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Is true love worth sacrificing and fighting for or is it better to settle for whats easiest and convenient?

Is true love worth sacrificing and fighting for or is it better to settle for whats easiest and convenient?

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15 Comments

  1. You won’t end up being happy for what’s easiest and convenient. But true love isn’t something to fight for. Love is easy. You communicate your issues and work together through situations and both understand you’re there to build something together. If you’re putting an exorbitant amount of effort to get into or maintain a relationship, that’s the wrong person you’re going after.

  2. My true love and our relationship happened to be easiest and most convenient ever.

    Shit, man. We have a *motto*. “Ease and comfort.”

    Because it doesn’t have to be hard. And it isn’t if you’re compatible.

    All that compromise, sacrifice, fight for love shit people pitch is a lie.

    Sure, there’s struggle. But if it’s a theme of your relationship, you’re trying to make something work that isn’t supposed to.

    As /u/greenprotomullet said: Don’t romanticize drama.

    If you’re compatible, you’ll be aligned pretty well.

    If you need to sacrifice and fight for it, it’s probably not the right fit.

  3. Life is **not a fairy tale** .. and happily ever after never mentions Prince Charming having to deal with a layoff, or when the medical bills cut into the home budget, or even marital strain.

    There is no “fight” for love, there’s work. You stroke the embers of the fire or it dies.

  4. I’ve been with my wife for 2 years now, married for 3 months(very small outdoor gathering within state guidelines)

    It’s been great.we don’t argue, ever, we might get snippy with each other once in a while, but that’s usually when one of us has had a bad day. But it is by far the “easiest” relationship I’ve been in, and the happiest.

    All my previous relationships were rollercoaster of emotionally draining drama.

    “True love” should be easy.

  5. Unpopular opinion: there’s no such thing as “true love.” There are lots of similarly compatible partners. Be very picky (especially important for guys to hear). One you’ve married or decided, stick with that decision (especially important for gals to hear).

    The excited and happy feelings fade. At some point, you may even actively despise your spouse. Even if it is *the* global optimal match, aka “The One” (if such a thing could even exist). Such is the way of feelings. Especially for people living with each other for long durations. You have to look for the good, and practice gratitude, humility, and empathy.

  6. i think it depends on the situation! You need to fight once to get your true love? Yeah do it! You need to make some sacrifices for the relationship? You sure need to anyways! Constantly need to sacrifice and fight for someone who otherwise would wants to go? Let them go!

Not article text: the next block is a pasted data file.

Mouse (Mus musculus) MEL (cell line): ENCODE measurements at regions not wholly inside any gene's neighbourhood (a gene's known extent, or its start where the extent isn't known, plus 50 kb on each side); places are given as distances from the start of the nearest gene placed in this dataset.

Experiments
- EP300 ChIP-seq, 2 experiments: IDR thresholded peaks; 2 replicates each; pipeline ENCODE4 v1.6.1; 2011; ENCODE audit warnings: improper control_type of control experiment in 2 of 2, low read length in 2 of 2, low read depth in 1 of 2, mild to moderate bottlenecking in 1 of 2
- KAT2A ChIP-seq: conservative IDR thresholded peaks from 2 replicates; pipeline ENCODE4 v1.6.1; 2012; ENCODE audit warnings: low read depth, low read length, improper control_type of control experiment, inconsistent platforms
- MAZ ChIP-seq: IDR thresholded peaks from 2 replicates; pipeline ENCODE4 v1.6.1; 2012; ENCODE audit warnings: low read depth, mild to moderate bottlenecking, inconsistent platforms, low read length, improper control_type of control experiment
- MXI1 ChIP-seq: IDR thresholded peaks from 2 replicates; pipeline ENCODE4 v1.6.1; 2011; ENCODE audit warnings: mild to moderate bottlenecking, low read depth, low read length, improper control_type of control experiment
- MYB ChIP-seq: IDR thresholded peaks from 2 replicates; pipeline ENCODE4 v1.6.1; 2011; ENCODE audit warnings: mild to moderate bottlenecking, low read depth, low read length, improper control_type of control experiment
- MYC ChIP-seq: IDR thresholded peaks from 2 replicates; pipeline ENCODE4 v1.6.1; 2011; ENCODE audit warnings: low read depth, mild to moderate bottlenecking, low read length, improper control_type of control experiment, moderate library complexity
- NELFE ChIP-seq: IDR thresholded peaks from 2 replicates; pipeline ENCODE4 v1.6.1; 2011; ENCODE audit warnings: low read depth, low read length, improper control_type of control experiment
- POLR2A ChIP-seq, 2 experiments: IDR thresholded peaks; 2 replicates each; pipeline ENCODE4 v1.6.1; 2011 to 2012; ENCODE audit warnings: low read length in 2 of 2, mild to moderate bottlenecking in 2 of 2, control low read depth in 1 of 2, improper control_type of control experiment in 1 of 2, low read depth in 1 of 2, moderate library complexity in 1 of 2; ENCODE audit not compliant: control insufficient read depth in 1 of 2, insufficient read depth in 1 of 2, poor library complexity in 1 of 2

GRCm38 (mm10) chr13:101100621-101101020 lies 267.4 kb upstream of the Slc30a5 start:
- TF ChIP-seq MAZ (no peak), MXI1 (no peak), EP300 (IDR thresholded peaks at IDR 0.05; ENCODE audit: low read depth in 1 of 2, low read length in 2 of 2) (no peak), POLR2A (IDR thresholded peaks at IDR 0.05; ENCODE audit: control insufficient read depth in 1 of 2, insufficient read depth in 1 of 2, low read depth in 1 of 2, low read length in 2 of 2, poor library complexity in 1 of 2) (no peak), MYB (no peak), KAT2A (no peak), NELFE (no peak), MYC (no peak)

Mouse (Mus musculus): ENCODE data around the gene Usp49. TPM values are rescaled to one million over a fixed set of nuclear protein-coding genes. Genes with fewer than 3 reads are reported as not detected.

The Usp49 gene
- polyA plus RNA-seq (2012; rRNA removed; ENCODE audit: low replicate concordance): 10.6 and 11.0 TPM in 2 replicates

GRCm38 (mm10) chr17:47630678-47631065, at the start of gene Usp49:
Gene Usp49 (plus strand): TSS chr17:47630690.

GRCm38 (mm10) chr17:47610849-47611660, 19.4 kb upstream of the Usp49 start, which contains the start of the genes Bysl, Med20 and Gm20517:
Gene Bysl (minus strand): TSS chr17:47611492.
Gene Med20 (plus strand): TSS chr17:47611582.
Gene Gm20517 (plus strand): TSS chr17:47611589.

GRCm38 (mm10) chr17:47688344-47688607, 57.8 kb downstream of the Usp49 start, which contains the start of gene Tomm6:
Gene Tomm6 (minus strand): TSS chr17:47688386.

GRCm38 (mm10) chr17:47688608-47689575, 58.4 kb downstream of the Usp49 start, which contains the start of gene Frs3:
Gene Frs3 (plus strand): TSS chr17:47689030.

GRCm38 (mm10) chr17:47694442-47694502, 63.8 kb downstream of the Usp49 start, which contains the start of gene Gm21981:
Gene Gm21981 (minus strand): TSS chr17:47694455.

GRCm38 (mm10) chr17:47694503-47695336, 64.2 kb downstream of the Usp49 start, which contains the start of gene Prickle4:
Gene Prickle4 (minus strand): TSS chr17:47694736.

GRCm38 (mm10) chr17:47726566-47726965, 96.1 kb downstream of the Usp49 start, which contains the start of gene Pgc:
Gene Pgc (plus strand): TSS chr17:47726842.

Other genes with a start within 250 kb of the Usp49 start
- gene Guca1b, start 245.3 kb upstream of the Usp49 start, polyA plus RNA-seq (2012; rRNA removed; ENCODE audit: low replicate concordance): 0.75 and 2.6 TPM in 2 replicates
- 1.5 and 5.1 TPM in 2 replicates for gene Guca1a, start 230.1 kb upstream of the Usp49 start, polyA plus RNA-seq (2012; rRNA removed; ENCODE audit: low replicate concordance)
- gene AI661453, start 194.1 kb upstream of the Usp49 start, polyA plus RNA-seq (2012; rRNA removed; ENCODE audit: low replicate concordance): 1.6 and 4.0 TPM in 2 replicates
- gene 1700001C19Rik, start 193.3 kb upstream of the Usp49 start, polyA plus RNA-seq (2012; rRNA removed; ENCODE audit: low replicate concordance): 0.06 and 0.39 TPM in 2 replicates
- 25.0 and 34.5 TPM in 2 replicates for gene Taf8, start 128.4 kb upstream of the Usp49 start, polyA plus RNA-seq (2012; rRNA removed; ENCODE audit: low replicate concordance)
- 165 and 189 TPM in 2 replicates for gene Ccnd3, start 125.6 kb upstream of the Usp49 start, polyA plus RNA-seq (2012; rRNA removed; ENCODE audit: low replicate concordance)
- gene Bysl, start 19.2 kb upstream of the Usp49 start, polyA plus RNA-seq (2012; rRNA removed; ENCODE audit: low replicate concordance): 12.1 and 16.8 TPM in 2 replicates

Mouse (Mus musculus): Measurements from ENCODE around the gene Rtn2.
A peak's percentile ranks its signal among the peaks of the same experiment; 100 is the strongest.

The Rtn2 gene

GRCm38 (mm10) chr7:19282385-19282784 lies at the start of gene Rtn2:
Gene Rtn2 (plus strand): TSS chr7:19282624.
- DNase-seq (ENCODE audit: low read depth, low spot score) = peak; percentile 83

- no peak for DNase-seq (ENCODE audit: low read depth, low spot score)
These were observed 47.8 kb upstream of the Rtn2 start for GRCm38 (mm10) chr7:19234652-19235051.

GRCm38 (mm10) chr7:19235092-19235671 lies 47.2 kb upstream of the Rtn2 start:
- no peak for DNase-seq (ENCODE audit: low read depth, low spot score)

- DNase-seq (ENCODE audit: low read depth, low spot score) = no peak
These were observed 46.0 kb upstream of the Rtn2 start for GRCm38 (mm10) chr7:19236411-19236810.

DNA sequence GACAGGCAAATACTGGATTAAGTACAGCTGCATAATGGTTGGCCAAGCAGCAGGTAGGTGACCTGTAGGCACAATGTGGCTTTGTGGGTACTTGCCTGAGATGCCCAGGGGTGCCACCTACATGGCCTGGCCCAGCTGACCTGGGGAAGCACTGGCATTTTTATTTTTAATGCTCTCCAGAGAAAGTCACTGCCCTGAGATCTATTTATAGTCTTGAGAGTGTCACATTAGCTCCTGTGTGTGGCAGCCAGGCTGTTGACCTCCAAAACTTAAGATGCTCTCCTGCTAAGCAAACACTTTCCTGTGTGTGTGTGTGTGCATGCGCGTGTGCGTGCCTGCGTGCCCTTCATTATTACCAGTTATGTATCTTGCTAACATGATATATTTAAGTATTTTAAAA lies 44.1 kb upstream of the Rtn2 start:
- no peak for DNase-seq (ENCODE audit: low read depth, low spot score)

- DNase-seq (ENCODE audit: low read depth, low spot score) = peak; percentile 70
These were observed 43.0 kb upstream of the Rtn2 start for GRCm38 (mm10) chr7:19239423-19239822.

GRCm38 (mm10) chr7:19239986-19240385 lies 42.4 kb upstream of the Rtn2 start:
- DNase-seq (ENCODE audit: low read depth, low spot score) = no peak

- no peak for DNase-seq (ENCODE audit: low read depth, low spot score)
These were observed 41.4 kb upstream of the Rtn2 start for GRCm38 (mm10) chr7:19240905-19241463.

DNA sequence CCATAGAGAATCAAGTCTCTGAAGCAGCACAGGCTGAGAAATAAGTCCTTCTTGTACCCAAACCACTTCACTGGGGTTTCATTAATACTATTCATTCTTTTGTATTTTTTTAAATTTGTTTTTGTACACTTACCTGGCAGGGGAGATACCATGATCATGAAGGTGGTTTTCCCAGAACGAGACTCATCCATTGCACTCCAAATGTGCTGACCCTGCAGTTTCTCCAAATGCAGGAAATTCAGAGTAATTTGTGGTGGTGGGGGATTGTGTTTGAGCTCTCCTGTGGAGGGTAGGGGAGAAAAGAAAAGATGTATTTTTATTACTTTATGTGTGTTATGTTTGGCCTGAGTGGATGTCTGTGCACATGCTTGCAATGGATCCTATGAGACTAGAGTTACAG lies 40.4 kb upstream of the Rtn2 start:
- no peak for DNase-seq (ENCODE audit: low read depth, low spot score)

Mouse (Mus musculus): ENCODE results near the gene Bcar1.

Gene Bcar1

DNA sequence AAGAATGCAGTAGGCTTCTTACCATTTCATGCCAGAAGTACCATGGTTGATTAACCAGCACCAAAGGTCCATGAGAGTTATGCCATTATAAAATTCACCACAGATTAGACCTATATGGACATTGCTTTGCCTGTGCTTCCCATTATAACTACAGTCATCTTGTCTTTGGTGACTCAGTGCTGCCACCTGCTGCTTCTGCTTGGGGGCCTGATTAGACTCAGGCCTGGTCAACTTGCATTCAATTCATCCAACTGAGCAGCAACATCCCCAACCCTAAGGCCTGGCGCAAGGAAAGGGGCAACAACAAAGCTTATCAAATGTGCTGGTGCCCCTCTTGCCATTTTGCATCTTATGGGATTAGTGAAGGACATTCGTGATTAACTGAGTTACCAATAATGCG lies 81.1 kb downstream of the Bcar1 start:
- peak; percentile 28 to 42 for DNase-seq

7. I was just talking to a friend about this the other day, specifically in regard to marriage. Love is a great motivator, but it’s a shaky foundation, long-term, at least the way movies and other media present love. Love (infatuation) is such a fickle emotion, and the teenage version of it fades away a little more as the other person’s flaws become more evident. Part of the reason the divorce rate is so high in America is because people marry someone because of the butterflies they’ve had in their stomach for so long, but when those butterflies die two years down the road, and they’ve got nothing else invested in the marriage, they either die miserable or split. It’s sad, but it’s the product of a plastic, heart-shaped, dollar store idea of what love is.

    “True love” and convenience are the two extremes on the spectrum. A healthy and mature middle ground is finding someone who shares your values and being committed to building a life together. Because then, on the off day that you aren’t feeling that same head-over-heels feeling that maybe got you into the relationship, you can look at the life you’ve built together and be satisfied with that. In a way, that’s true love. In my opinion, “true love” isn’t a feeling, it’s a commitment, and it outlasts emotions, hardships, aging, and everything else. That doesn’t mean it’ll be easy, but long-term it pays out better than settling for what’s convenient now or what makes your heart race today.

  8. Define “fight and sacrifice”

    If that means dropping the biddies and spending time with her instead… develop your life together, then sure. Sacrifice away

    If it means being this chicks bitch boy and slave for the rest of your life, then no

  9. Tough call. True love feels great but that feeling will only for 18 months. After that, it’s your compatibility and the character of the woman that matters. Only the friendship part of the relationship has any longevity.

    Also, don’t ever have a serious relationship with a women you feel is out of your league (unless she really doesn’t understand her value). You’ll inadvertently communicate that she could do better than you and she will believe you, eventually. The only thing keeping most women in a relationship is the belief that she can’t do better than you. That’s a bitter truth to swallow but it is what it is. Happy lies hurt like hell when they shatter against reality, better to hear a hard truth.

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